In the end, of course, all that worrying amounted to not much of anything: Florida didn't indicate some disastrous hidden weakness for the Biden campaign that would play out similarly in states across the union. And if progressives took a moment to analyze the data coming in from the southern tip of Florida, they would have seen a significant reason to celebrate.

On Election Day, the people of Florida voted to raise the state's minimum wage from $8.56 an hour to $15 an hour. And the Tampa Bay Times reports that "Miami-Dade cast more than 750,000 votes in favor of increasing the wage, accounting for nearly 12% of all 'yes' votes" in the entire state. 

The fact is that Miami-Dade eagerly passed over the 2020 Democratic presidential ticket to vote for one of the biggest and most unrepentant trickle-downers in American history, and at the same time it also voted decisively for a $15 minimum wage. Joe Biden wasn't shy about his support of a $15 federal minimum wage — he correctly identified raising the wage in the second and final presidential debate as good for business, even while Trump, despite tons of evidence to the contrary, warned that raising the wage would "put all these businesses out of business."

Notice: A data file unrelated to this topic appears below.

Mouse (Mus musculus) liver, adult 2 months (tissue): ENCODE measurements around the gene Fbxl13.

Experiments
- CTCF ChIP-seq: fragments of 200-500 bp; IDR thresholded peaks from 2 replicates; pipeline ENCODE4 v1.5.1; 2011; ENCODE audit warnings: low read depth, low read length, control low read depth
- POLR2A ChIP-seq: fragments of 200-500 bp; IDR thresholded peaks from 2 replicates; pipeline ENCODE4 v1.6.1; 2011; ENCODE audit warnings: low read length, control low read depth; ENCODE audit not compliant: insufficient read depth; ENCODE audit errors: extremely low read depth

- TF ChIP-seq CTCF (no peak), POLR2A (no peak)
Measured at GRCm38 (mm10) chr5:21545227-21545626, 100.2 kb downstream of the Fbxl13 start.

Read more: Inside the moment it became clear Trump was the 2016 nominee — as told by Rick Gates, his former deputy campaign chairman and Robert Mueller's star witness

Right now in America, progressive policies are much more popular than progressive politicians.

Perhaps it's because partisan rancor is at unprecedented, vertiginous levels. Or maybe it's because there was so much noise around the 2020 election that no candidate could make a compelling policy argument without it getting lost in the Facebook fabrications and hot Twitter takes. 

Most likely, it's because Democrats have traditionally talked about economic policy like it's a bitter cough syrup that voters have to choke down in order to get healthy. That's why, even in the middle of a horrific economic downturn, voters still trust Republican candidates more on economic matters — Republicans are better at talking positively about economics, even if they're promoting unpopular economic policies.